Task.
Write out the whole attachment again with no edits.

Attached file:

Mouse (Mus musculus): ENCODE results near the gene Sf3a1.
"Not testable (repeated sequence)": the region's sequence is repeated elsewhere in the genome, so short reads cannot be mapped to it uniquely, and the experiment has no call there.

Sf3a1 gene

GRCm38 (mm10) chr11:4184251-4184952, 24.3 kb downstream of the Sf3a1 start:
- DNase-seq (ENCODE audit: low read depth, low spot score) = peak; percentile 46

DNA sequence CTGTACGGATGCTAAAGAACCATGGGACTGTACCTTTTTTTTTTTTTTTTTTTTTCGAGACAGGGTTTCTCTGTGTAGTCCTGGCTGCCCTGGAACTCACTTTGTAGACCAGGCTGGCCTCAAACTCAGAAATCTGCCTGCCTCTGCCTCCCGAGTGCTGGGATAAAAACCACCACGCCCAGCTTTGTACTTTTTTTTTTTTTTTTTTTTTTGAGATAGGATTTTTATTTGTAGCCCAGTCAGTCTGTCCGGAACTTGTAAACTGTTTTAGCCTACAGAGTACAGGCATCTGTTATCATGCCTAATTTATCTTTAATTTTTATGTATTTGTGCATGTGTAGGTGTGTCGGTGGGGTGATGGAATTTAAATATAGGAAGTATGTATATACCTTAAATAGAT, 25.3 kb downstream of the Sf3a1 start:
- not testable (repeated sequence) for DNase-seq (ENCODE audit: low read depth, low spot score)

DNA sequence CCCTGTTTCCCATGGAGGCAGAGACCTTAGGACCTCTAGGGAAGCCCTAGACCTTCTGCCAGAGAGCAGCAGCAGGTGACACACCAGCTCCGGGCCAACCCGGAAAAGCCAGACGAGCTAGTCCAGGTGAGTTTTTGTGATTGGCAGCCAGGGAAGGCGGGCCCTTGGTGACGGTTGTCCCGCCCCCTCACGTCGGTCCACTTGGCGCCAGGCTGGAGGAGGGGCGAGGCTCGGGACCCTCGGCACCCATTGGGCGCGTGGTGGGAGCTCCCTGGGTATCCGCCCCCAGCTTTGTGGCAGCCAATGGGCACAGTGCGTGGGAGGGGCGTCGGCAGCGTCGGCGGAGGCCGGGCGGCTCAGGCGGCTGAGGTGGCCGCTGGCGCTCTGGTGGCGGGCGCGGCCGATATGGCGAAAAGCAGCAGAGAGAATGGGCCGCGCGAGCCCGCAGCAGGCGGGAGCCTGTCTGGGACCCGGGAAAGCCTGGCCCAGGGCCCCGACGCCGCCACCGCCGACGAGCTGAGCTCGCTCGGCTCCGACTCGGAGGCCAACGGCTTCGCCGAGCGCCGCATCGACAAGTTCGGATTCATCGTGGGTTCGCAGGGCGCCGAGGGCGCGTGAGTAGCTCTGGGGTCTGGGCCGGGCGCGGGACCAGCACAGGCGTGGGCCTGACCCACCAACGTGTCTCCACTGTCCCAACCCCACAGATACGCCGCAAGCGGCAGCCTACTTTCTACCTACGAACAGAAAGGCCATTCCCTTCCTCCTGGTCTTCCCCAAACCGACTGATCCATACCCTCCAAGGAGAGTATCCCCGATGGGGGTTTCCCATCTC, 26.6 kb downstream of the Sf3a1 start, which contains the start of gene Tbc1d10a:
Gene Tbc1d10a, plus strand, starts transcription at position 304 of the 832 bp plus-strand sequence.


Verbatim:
Mouse (Mus musculus): ENCODE results near the gene Sf3a1.
"Not testable (repeated sequence)": the region's sequence is repeated elsewhere in the genome, so short reads cannot be mapped to it uniquely, and the experiment has no call there.

Sf3a1 gene

GRCm38 (mm10) chr11:4184251-4184952, 24.3 kb downstream of the Sf3a1 start:
- DNase-seq (ENCODE audit: low read depth, low spot score) = peak; percentile 46

DNA sequence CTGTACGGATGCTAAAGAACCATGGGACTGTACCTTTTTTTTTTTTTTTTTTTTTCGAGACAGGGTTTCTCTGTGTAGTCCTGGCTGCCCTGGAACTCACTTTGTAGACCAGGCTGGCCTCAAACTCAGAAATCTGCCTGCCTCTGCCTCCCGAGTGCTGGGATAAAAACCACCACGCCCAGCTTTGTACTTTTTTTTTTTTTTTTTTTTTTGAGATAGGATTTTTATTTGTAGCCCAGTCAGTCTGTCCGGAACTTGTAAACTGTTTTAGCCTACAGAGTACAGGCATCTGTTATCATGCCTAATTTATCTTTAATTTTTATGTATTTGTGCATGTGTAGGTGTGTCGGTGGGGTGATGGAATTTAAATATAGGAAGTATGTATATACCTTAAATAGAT, 25.3 kb downstream of the Sf3a1 start:
- not testable (repeated sequence) for DNase-seq (ENCODE audit: low read depth, low spot score)

DNA sequence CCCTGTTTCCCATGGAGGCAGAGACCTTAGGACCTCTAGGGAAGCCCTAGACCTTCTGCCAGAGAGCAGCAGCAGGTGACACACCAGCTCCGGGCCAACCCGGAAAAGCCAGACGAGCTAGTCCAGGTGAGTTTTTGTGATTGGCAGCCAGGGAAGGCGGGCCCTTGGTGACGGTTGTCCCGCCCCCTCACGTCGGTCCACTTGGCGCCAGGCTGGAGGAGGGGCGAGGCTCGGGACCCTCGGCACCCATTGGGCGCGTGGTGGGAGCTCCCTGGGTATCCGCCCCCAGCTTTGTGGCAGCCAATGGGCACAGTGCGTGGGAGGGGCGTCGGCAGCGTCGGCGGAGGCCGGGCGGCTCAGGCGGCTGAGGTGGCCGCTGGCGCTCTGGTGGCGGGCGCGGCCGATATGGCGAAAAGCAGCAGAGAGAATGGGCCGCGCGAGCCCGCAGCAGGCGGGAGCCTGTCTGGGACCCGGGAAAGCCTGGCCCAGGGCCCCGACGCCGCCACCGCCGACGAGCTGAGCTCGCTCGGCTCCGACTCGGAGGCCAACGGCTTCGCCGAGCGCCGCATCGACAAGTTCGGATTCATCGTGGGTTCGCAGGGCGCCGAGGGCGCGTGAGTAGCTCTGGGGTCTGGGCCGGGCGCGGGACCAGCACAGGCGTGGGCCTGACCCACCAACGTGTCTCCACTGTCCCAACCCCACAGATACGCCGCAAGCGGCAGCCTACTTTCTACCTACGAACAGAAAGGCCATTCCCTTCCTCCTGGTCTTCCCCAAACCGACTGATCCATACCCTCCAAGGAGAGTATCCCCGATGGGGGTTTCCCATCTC, 26.6 kb downstream of the Sf3a1 start, which contains the start of gene Tbc1d10a:
Gene Tbc1d10a, plus strand, starts transcription at position 304 of the 832 bp plus-strand sequence.